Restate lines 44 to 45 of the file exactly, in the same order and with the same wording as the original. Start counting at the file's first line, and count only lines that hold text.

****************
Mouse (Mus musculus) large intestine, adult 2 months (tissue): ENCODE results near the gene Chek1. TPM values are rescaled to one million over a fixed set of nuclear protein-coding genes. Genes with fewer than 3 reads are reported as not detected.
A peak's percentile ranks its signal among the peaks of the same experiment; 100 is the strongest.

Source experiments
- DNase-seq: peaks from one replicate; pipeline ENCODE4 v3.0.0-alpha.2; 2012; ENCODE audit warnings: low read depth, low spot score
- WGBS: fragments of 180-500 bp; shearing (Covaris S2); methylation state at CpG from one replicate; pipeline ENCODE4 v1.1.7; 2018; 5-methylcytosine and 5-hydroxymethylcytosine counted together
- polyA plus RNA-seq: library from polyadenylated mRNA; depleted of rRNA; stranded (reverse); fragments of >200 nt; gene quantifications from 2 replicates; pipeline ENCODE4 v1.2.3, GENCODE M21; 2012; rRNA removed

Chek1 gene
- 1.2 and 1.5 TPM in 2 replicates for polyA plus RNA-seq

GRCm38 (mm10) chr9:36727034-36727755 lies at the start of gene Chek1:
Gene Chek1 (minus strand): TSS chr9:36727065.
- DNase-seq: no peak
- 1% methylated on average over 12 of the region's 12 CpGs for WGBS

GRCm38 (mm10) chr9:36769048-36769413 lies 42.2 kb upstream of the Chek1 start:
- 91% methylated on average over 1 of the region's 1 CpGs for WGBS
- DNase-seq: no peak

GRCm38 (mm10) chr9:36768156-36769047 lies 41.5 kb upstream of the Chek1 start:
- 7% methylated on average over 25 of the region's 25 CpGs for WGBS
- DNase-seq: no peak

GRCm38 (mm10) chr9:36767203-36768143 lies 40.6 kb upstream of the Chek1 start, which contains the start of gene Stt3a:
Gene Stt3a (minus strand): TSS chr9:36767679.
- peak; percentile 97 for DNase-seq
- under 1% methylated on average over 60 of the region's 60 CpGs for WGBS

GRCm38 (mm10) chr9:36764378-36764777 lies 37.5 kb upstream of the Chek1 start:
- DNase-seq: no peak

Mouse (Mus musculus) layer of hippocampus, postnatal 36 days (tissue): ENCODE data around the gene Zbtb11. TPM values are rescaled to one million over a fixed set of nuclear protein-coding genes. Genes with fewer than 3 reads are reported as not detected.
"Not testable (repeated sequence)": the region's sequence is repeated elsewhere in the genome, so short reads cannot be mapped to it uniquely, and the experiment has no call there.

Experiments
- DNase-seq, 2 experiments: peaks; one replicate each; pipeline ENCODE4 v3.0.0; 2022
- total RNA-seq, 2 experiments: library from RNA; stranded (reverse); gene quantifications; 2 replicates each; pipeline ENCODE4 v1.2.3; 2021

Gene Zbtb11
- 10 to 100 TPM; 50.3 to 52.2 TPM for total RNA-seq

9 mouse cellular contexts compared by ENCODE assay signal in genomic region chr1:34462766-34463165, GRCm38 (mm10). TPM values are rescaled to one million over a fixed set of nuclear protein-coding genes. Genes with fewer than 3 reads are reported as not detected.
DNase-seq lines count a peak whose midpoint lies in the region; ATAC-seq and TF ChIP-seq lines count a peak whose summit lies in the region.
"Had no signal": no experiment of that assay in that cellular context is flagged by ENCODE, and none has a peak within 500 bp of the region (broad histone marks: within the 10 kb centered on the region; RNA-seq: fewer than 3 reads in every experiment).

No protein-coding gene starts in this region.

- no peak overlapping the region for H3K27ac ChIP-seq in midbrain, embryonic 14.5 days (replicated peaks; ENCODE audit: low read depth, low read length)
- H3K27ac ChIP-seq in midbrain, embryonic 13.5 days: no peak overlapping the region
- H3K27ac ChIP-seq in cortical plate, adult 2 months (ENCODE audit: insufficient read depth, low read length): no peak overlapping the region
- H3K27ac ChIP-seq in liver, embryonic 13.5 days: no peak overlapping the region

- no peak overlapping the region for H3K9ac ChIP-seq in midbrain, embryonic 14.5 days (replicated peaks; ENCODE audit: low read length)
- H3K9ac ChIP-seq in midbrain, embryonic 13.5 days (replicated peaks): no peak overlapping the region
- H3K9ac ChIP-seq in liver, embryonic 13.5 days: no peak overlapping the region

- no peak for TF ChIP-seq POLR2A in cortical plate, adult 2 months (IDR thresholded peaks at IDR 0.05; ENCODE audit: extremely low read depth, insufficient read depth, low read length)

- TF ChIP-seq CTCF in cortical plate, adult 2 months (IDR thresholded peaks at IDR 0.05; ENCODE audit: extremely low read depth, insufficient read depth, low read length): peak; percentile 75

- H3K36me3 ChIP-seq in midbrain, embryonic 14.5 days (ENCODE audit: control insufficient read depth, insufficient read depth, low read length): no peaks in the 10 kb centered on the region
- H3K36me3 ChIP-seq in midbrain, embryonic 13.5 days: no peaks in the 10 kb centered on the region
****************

- TF ChIP-seq CTCF in cortical plate, adult 2 months (IDR thresholded peaks at IDR 0.05; ENCODE audit: extremely low read depth, insufficient read depth, low read length): peak; percentile 75

- H3K36me3 ChIP-seq in midbrain, embryonic 14.5 days (ENCODE audit: control insufficient read depth, insufficient read depth, low read length): no peaks in the 10 kb centered on the region